Perhaps people are particularly naive, but once again I am shaking my head and asking, “How could anyone be so stupid?” while reading of yet another Ponzi scheme.
This one involves only $64 million and a few hundred victims, so it’s not in the league with Bernie Madoff or Tom Petters. Yet there have been many such scams in only a few years. One wonders what has happened to common sense.
First, the basics: The Securities and Exchange Commission has just acted to shut down brokers selling promissory notes issued by a Miami-based investment firm, purportedly to buy accounts receivable from businesses in Brazil. The notes supposedly guaranteed returns of 12 to 13 percent a year.
The notes are not registered with the SEC, nor is the local broker pushing them. Providence Financial Investments reportedly holds Brazilian receivables equaling only a sixth of investor funds. It is having a hard time collecting on the ones it does have. And the underlying economic fundamentals, including the state of the Brazilian economy and the value of its currency relative to the U.S. dollar, are moving against the scheme, even if it were completely legit. It obviously is not.
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All the technical terms are confusing. What are “registered securities,” “accounts receivable” or “factoring?” Can one blame investors for being confused? The technical terms are real, though also perhaps used to obfuscate the risks. The money also is real — which leads one to ask whether confusion should lead to gullibility.
Start with the purported use of the investors’ money — short-term financing of Brazilian businesses. I saw this personally on a semester in Brazil in 1972. Apart from my studies I bopped around with friends. One was an engineer-contractor who built small factories, retail-office buildings and schools.
One of his clients ran a for-profit high school in Rio. He contracted my friend to add six classrooms. The contract specified payment of $35,000 at three stages of work. So it was both a construction agreement and a promissory note.
That contract was an “account receivable” for my friend Jaime. If he did the work, he had a legal right to money when specified. But, operating on a shoestring, he needed money for workers and material. So he went to a bank. But banks require collateral. Other than tools, the only asset Jaime had was the contract to construct school rooms. So this contract was pledged as security for the loan.
A contract is not money in the bank, however. Many things could happen, and the job took time. So the contracts were “discounted,” and Jaime got only $30,000 cash. As the payment dates fell due, the bank itself would collect from the owner. The difference of $5,000 was the bank’s fees and interest.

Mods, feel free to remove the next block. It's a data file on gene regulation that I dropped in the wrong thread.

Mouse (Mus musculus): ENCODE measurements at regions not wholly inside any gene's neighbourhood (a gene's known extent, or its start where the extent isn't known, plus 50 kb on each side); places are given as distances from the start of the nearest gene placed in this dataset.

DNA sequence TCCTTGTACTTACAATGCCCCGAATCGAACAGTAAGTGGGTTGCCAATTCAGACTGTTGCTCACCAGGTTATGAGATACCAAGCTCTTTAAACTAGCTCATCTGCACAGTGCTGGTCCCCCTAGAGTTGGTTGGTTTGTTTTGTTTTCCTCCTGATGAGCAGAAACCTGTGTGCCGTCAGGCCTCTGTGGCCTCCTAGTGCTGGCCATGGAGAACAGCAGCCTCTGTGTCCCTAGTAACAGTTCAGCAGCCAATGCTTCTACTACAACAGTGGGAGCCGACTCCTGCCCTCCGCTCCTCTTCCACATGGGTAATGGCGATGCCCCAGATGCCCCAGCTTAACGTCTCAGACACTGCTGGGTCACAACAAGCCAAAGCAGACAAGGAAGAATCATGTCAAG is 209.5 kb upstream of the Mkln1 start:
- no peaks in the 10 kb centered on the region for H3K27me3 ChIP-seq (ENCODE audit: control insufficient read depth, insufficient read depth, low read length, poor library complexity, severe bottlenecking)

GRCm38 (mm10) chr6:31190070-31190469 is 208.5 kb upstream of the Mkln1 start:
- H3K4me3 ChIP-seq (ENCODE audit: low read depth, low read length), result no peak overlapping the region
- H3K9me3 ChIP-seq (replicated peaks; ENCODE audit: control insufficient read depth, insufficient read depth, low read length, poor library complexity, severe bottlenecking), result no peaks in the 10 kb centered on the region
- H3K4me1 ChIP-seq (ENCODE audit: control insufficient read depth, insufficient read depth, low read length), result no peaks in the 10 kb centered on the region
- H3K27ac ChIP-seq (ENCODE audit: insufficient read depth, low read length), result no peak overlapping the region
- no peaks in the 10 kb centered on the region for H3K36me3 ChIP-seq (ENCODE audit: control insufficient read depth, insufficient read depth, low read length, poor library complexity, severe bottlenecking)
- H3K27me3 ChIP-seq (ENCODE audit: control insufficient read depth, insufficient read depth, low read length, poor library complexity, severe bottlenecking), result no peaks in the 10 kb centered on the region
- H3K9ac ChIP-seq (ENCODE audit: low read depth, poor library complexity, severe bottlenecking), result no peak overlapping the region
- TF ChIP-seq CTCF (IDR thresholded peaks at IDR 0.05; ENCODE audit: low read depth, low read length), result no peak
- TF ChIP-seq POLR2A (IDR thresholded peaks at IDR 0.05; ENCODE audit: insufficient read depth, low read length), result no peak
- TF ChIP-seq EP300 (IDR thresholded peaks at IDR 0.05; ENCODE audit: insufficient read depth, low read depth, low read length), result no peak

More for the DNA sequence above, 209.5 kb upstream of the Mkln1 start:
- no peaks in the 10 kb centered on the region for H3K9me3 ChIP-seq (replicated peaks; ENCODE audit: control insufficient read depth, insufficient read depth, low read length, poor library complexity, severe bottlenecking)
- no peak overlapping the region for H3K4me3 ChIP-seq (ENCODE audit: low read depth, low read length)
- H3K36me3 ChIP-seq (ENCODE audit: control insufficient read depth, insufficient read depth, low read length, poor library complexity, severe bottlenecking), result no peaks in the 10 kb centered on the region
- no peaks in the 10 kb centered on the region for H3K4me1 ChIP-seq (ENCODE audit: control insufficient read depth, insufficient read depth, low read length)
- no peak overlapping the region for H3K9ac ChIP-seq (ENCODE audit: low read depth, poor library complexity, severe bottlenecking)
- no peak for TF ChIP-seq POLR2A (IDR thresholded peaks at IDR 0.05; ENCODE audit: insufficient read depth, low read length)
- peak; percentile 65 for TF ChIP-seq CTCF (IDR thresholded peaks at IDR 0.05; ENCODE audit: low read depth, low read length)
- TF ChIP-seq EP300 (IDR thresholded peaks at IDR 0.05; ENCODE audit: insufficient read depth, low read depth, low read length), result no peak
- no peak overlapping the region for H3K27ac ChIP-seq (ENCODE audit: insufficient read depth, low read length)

Jaime dealt with Bradesco, the “Brazilian Bank of Discounts,” now a huge multinational. Bradesco held onto the client’s IOU. But other banks might pass these on to others in a secondary “rediscount” market. For some, such “discounting” of accounts receivable was their only business. Such firms, called “factors,” exist here too. In U.S. practice, resorting to “factoring” is often seen as the last step above a mob loan shark for businesses with bad credit. But in many countries, borrowing on the basis of another person’s IOUs is a common practice, even for healthy businesses.
That brings us back to the SEC’s intervention. The brokers the SEC is shutting down took money to be put into large blocks, exchanged into Brazilian cruzeiros and used to buy business promissory notes in that country’s “discount” and “rediscount” markets. The larger the discount, the greater the return on a given IOU when collected. Interest rates in Brazil are high. Providence Financial in Miami promised investors 12 percent or more — in dollars.
However, risks in lending to small businesses in another country and currency are enormous. An expanded school or a store with new stock must actually enroll students or sell dresses to pay bills when due. Any financial intermediaries, banks, factors or whatever, have to be solvent and pass the funds along.
Moreover, the IOUs are all in Brazilian currency. As money works back to the U.S. lender, it must be exchanged into dollars. Even when every IOU is paid, if the value of the cruzeiro falls more than expected in comparison to the dollar, there won’t be as many dollars to repay some U.S. investors as promised.
“What could possibly go wrong?” A scammer sold these “investments,” at “Social Security seminars.” He was not a registered broker. The notes were not SEC-registered. Providence and the broker “guaranteed” an interest rate several times greater than what could be earned on other investments. All of this not only screams scam — it flashes fraud in blinking neon lights.
Add Brazil’s political and economic problems that would jinx an investment model like this, even if carried out honestly, and it becomes clear that the poor folks who bit are not likely to get much back.
Looking at the positive side, only 420 people allegedly were duped. The scheme allegedly breaks the law. The SEC is taking action. Some people could get at least nominal jail time. News of the affair may prompt other potential investors to be more wary.
On the pessimistic side, look at some of the “crowd funding” initiatives that are sprouting on the internet. Fascination with this new medium lulls people into ignoring risk in many ways, not just in appeals for working capital.
Regulation always lags technological innovation. Expect more scams, and new variations on an age-old theme, to emerge.
St. Paul economist and writer Edward Lotterman can be reached at email@example.com.